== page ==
An old friend from long ago asked me today if I was alone in the world now?

I think the answer depends on how you look at it. It’s true, my family consists of 2 folks well (well) into their 80’s. One is my mother and she has dementia. I also have a 1/2 cousin I consider more of a friend (a very good friend) than a cousin, and another cousin I don’t know well. All of them, other than my mother,  live several states away.

It’s true that some very long friendships didn’t survive the strain of my loss. Those friends are a few years older and hadn’t experienced profound loss yet themselves. Pat’s death made them mortal. They preferred to go back to sticking their heads in the sand and pretending that it won’t happen to them. I scare them, as a reminder that it could.







There’s an expression in grief circles “Grief will get you a new address book.” That has certainly been true in my case.

It’s true that very few of the new neighbors we thought were budding friendships (many also older and without profound loss yet) rallied, and certainly don’t “get it”. Six years out and I’ve found I’m happier avoiding these folks. They aren’t my “peeps” and likely would not have been if Pat was still living.

It’s also very true…..that when those folks walked out, some fantastic people walked in. That includes some friends with whom I’ve reconnected after decades before Facebook. A few more precious friends who never left my virtual side remain. They know that, while I climb new mountains every day, I’m still a little fragile. I’ve also met some spectacular people through my grief work. My friends are scattered all over the country, yet I get to talk and work with them every day. I have a handful of local friends that are just the best! I met most of those while volunteering at our local hospital. All big and warm-hearted people that are a true blessing.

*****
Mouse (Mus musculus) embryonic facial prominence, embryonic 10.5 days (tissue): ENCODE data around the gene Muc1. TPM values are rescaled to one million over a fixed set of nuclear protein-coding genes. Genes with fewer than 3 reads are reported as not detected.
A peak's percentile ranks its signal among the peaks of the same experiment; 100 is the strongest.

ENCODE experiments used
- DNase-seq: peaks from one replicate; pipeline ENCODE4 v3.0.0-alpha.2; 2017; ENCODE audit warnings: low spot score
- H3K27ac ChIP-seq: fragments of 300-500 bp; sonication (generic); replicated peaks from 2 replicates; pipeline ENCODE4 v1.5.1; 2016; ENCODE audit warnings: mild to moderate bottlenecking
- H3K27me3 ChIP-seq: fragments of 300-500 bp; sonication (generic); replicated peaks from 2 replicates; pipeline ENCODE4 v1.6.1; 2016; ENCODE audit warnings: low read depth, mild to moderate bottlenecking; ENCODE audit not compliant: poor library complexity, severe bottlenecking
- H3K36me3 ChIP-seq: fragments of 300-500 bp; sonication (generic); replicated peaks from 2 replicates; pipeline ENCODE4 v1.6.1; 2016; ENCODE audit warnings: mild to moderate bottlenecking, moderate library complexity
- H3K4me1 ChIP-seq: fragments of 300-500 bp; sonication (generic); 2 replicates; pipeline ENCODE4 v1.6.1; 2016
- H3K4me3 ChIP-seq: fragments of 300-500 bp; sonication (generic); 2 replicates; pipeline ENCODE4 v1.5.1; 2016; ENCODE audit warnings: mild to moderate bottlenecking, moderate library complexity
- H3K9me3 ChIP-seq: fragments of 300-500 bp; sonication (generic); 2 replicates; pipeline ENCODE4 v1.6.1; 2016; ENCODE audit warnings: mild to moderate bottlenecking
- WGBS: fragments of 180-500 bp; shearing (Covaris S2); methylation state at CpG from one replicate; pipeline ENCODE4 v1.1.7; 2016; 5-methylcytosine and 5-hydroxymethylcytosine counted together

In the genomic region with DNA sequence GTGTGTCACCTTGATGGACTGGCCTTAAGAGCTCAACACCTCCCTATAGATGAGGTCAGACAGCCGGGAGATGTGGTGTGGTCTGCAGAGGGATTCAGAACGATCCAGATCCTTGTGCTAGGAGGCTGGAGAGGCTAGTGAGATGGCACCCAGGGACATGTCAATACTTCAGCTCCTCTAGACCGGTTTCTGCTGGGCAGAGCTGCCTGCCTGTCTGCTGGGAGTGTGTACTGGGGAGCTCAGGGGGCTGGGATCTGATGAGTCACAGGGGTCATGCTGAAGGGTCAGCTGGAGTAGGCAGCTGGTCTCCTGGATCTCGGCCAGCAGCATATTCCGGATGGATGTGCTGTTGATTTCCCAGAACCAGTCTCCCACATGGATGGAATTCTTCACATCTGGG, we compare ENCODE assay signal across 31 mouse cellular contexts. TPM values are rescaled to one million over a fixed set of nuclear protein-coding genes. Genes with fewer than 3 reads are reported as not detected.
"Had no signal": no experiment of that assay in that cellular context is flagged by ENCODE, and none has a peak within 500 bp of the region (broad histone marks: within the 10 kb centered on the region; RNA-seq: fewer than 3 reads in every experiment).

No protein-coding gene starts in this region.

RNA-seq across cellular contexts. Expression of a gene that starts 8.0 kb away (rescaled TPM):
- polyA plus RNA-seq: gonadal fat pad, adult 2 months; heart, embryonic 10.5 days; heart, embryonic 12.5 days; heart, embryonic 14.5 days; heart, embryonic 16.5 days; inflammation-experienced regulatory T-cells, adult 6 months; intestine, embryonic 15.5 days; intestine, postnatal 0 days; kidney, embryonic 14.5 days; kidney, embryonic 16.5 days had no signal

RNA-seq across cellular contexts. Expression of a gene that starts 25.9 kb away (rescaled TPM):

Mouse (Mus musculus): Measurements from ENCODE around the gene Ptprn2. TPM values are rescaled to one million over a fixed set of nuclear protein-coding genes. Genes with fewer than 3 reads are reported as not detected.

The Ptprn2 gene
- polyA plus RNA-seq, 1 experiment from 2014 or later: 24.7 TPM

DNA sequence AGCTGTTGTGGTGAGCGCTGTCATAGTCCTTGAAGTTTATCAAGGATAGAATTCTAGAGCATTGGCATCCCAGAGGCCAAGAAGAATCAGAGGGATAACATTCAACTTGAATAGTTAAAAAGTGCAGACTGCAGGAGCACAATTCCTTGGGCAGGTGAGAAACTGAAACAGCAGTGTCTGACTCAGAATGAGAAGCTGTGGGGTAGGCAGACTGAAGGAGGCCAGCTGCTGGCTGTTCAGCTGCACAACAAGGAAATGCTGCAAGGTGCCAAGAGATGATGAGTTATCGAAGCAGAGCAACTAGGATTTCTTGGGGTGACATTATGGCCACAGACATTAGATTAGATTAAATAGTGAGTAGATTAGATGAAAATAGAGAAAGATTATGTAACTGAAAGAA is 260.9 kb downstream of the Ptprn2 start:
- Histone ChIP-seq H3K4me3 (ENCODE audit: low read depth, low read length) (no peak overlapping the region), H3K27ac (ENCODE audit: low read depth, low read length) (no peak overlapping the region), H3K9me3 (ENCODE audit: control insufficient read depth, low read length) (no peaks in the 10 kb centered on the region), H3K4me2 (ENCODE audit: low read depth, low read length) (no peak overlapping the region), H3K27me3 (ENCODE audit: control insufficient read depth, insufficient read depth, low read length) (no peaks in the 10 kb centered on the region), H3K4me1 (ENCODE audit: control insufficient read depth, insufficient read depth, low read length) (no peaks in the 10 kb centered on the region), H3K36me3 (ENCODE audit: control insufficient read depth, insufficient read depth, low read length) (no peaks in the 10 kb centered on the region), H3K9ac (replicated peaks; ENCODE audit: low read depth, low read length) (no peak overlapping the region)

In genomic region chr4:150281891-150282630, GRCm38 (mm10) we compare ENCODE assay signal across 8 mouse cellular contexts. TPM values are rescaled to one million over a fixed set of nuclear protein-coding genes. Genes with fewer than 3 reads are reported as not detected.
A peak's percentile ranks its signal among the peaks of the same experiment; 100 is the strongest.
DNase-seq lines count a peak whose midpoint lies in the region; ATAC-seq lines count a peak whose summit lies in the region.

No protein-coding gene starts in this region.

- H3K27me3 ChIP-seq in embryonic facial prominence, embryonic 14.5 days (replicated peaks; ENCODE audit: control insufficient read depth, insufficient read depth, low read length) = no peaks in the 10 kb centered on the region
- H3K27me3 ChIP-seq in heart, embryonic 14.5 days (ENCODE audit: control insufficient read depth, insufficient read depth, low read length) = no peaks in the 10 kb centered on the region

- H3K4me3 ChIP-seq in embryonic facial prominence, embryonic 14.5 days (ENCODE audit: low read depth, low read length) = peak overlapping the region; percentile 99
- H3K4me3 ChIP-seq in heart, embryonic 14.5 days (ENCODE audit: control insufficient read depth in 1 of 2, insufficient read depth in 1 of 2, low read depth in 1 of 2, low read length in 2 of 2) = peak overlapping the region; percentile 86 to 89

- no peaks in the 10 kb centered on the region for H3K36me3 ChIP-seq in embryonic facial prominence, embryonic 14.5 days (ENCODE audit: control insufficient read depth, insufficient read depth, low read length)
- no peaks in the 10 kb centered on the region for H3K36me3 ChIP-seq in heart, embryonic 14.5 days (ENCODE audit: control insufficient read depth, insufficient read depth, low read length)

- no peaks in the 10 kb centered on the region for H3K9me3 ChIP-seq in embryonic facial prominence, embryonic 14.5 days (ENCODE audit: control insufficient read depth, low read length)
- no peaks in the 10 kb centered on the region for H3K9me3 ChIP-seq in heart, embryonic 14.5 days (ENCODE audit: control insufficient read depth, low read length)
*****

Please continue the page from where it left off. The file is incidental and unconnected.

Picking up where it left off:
The friends that I claim now, are among the most compassionate, caring, loving crowd I could hope to have. I feel kind of like the kid who’s told she was the “lucky one”. Mom & Dad CHOSE you….you’re adopted!

I AM the lucky one! I am not alone in the world. The glass is 1/2 full. We just have to adjust our view. Isn’t that the key to a good life, always? Smiles.





About the Author
Mary Lee Robinson was widowed suddenly in 2013 and found herself totally unprepared for what was to come. In a new state for a mere 11 months when her husband died, there were few supportive friends or family around. She set about creating some, and started a social club for widows and widowers in her community. Within a year, it had grown to 170 members.